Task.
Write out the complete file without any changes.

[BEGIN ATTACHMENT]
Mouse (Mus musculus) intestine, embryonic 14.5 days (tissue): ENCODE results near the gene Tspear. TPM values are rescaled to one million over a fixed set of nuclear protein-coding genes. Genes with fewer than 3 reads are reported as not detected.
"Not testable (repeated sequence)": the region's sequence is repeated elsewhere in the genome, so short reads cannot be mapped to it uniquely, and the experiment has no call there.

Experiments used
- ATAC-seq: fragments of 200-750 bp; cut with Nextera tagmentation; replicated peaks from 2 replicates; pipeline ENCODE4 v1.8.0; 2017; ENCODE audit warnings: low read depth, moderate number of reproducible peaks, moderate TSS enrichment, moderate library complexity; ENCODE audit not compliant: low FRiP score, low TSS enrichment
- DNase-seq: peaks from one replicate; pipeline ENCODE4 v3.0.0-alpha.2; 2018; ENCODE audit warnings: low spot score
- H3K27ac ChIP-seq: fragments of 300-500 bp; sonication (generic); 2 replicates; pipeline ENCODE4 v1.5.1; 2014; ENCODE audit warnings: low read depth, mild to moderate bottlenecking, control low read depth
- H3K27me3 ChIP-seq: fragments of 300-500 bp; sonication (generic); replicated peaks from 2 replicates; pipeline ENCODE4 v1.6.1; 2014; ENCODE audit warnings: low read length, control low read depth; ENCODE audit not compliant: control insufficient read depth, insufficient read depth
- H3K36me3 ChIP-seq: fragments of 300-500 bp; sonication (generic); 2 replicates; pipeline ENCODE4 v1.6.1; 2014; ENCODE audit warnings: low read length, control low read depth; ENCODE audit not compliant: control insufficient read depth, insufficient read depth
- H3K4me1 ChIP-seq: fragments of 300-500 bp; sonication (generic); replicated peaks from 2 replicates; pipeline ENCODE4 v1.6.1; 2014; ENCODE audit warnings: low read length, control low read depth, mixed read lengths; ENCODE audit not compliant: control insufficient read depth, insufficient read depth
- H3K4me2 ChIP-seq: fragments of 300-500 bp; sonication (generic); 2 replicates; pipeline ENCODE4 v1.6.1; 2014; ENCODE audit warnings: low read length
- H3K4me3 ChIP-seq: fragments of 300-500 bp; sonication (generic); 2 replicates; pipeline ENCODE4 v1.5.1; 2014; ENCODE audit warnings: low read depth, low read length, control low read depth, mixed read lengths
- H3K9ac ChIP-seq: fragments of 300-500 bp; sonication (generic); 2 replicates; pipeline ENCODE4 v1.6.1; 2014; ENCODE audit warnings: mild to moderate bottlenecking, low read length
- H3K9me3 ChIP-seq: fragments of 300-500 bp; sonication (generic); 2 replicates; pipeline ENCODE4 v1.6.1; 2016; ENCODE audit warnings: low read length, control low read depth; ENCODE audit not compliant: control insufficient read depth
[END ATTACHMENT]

Mouse (Mus musculus) intestine, embryonic 14.5 days (tissue): ENCODE results near the gene Tspear. TPM values are rescaled to one million over a fixed set of nuclear protein-coding genes. Genes with fewer than 3 reads are reported as not detected.
"Not testable (repeated sequence)": the region's sequence is repeated elsewhere in the genome, so short reads cannot be mapped to it uniquely, and the experiment has no call there.

Experiments used
- ATAC-seq: fragments of 200-750 bp; cut with Nextera tagmentation; replicated peaks from 2 replicates; pipeline ENCODE4 v1.8.0; 2017; ENCODE audit warnings: low read depth, moderate number of reproducible peaks, moderate TSS enrichment, moderate library complexity; ENCODE audit not compliant: low FRiP score, low TSS enrichment
- DNase-seq: peaks from one replicate; pipeline ENCODE4 v3.0.0-alpha.2; 2018; ENCODE audit warnings: low spot score
- H3K27ac ChIP-seq: fragments of 300-500 bp; sonication (generic); 2 replicates; pipeline ENCODE4 v1.5.1; 2014; ENCODE audit warnings: low read depth, mild to moderate bottlenecking, control low read depth
- H3K27me3 ChIP-seq: fragments of 300-500 bp; sonication (generic); replicated peaks from 2 replicates; pipeline ENCODE4 v1.6.1; 2014; ENCODE audit warnings: low read length, control low read depth; ENCODE audit not compliant: control insufficient read depth, insufficient read depth
- H3K36me3 ChIP-seq: fragments of 300-500 bp; sonication (generic); 2 replicates; pipeline ENCODE4 v1.6.1; 2014; ENCODE audit warnings: low read length, control low read depth; ENCODE audit not compliant: control insufficient read depth, insufficient read depth
- H3K4me1 ChIP-seq: fragments of 300-500 bp; sonication (generic); replicated peaks from 2 replicates; pipeline ENCODE4 v1.6.1; 2014; ENCODE audit warnings: low read length, control low read depth, mixed read lengths; ENCODE audit not compliant: control insufficient read depth, insufficient read depth
- H3K4me2 ChIP-seq: fragments of 300-500 bp; sonication (generic); 2 replicates; pipeline ENCODE4 v1.6.1; 2014; ENCODE audit warnings: low read length
- H3K4me3 ChIP-seq: fragments of 300-500 bp; sonication (generic); 2 replicates; pipeline ENCODE4 v1.5.1; 2014; ENCODE audit warnings: low read depth, low read length, control low read depth, mixed read lengths
- H3K9ac ChIP-seq: fragments of 300-500 bp; sonication (generic); 2 replicates; pipeline ENCODE4 v1.6.1; 2014; ENCODE audit warnings: mild to moderate bottlenecking, low read length
- H3K9me3 ChIP-seq: fragments of 300-500 bp; sonication (generic); 2 replicates; pipeline ENCODE4 v1.6.1; 2016; ENCODE audit warnings: low read length, control low read depth; ENCODE audit not compliant: control insufficient read depth